Musk’s sleepless nights on Twitter have Tesla investors worried

SAN FRANCISCO, Nov 15 (Reuters) – In 2018, Elon Musk worked through the night and slept at Tesla Inc’s (TSLA.O) factories in California and Nevada as the company struggled to ramp up production of the Model 3.

On Monday, Musk said he had worked through the night at Twitter’s San Francisco headquarters and would continue to “work and sleep here” until the social media platform – which he has recently acquired for 44 billion dollars – be repaired.

A self-proclaimed “nanomanager,” Musk’s penchant for working long hours in times of crisis is a well-known part of his brand. But the billionaire’s deep dive into Twitter after a protracted takeover he tried to scrap has some Tesla investors worried about his ability to focus on his role as CEO of the world’s most valuable automaker.

“Tesla investors are going to be frustrated,” said Gene Munster, managing partner at venture capital firm Loup Ventures. “He’s probably going to spend more time on Twitter than any Tesla investor is comfortable with.”

Musk, who is expected to testify in court on Wednesday to find out whether a $56 billion pay package at Tesla is warranted, did not respond to an email from Reuters seeking comment.

He tweeted on Monday “I’ve got Tesla covered too,” saying he plans to work at the electric vehicle maker for part of this week. Tesla has an office in Palo Alto, California, and a factory in Fremont, California.

Tesla shares have fallen 50% since early April when it revealed it had taken a stake in Twitter. Sales of Musk’s own Tesla shares – totaling $20 billion since he revealed his stake on Twitter – have added to the pressure.

Tesla faces a growing list of challenges ranging from demand issues in China to a regulatory probe into claims it makes about the capabilities of its “Autopilot” driver-assist technology in the United States.

So far this month, Musk’s tweets about his efforts to restart Twitter have accounted for more than two-thirds of his posts on the platform he acquired in October, according to a Reuters tally.

Tesla accounted for just 3% of his Nov. 1 tweets. 1 to Nov. 15, compared to an average of nearly 16% over the previous eight months.

Reuters Charts

Munster said he expects Twitter to get Musk’s attention over the next six to 12 months, adding that Tesla is a more mature company than before and less immediately dependent on Musk.

In recent days, Musk said his workload increased significantly after his Twitter purchase.

“I have too much work on my plates,” he said via video link at a business conference in Indonesia on Monday, saying he worked “morning till night, seven days a week.”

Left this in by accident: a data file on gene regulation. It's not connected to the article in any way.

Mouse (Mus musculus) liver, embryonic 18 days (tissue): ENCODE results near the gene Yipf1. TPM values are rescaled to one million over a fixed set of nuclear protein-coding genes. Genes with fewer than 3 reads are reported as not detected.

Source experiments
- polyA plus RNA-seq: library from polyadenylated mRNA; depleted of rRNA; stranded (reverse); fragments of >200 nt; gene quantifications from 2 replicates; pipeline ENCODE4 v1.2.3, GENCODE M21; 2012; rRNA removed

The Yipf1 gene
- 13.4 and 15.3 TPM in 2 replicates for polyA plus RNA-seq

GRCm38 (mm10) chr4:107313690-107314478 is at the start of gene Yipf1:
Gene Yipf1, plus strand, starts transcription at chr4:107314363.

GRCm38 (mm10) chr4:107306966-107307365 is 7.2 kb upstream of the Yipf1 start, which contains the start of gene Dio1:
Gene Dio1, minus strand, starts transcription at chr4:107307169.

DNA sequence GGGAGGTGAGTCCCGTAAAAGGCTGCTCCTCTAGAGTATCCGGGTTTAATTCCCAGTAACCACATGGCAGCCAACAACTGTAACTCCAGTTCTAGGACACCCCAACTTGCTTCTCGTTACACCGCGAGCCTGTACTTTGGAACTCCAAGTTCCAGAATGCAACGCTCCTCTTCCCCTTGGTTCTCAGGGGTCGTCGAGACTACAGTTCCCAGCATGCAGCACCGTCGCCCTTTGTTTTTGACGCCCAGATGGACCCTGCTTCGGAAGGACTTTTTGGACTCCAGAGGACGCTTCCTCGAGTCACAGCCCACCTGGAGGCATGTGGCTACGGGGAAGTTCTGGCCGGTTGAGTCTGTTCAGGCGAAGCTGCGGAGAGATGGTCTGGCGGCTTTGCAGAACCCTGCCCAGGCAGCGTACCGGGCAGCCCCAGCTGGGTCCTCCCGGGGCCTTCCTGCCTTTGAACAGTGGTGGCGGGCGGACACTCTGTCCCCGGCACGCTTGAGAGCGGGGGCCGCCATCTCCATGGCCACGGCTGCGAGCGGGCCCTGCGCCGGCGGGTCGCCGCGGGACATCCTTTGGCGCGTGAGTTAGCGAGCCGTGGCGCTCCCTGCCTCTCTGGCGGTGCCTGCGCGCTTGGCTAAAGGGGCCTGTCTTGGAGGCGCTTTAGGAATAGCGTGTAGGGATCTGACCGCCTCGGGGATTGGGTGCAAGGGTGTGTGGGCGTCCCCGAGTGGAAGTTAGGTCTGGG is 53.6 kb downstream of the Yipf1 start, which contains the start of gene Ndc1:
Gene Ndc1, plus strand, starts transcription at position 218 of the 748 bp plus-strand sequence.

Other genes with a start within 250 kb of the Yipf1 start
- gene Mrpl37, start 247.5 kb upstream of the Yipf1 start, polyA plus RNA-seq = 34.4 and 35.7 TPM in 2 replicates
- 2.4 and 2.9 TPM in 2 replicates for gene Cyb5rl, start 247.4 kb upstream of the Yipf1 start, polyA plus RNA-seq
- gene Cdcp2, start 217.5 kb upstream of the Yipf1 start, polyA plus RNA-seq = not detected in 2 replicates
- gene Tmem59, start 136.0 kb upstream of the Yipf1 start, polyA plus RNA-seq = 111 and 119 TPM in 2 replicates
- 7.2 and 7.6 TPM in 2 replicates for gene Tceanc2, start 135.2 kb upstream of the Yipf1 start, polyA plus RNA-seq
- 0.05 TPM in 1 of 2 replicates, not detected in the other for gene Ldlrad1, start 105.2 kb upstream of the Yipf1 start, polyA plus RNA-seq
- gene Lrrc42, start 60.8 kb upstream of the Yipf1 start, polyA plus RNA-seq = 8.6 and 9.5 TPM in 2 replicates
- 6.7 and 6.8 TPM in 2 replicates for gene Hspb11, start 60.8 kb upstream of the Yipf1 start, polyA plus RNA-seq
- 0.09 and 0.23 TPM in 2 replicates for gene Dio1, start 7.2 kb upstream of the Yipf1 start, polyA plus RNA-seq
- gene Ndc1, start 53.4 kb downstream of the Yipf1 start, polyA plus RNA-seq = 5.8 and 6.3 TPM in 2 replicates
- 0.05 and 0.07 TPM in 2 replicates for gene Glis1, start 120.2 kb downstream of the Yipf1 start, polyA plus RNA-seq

“Once Twitter is on the right track, I think it’s a much easier thing to manage than SpaceX or Tesla,” Musk said earlier this month at the Baron investment conference, referring to to the aerospace company he also runs.

Tesla investor Ross Gerber, a staunch Musk supporter, said Tuesday that Tesla needed to find a deputy for its multitasking CEO. “I think he’s finally gotten to a point where he’s really challenging himself. I think they have to find the right person. And frankly, they just don’t have that person.”

‘MINIMUM TIME’

Tesla’s board of directors has expressed concerns about Musk’s commitment to SpaceX and several smaller companies. Tesla Board Chair Robyn Denholm said in a 2018 email that Musk’s ‘minimal time’ at Tesla was becoming ‘increasingly problematic’, according to court documents related to her lawsuit. paid. A $56 billion salary for him without demanding his full-time attention.

Fellow board member Ira Ehrenpreis noted at trial that Musk was paid for results, not time spent, a view echoed by Musk in a 2021 deposition. Tesla in August, Musk responded to a question about “key man risk” by acknowledging his colleagues, saying “We have a very talented team here. So I think Tesla would continue to do very well even if I was kidnapped by aliens or I may have returned to my home planet.”

Musk has already proven his doubters wrong, and some early investors say they expect him to be up for the Twitter challenge. “When you have an entrepreneur doing everything he’s done, we should just kiss his feet. The guy is awesome,” billionaire investor Tim Draper told Reuters.

But others have lost patience.

“Musk has managed to do what the bears have tried unsuccessfully for years – crush Tesla shares,” Wedbush analyst Daniel Ives, a longtime Tesla bull, said in a note last week.

Ives called Twitter an “albatross”, a “distraction” and a “money pit” for Musk. “The circus show on Twitter is slowly starting to impact Tesla’s immaculate brand,” he said.

Reporting by Hyunjoo Jin in San Francisco and Akash Sriram in Bangalore Additional reporting by Aditya Soni and Yurvaj Malik in Bangalore Editing by Kevin Krolicki, Ben Klayman, Peter Henderson and Matthew Lewis

Our standards: The Thomson Reuters Trust Principles.

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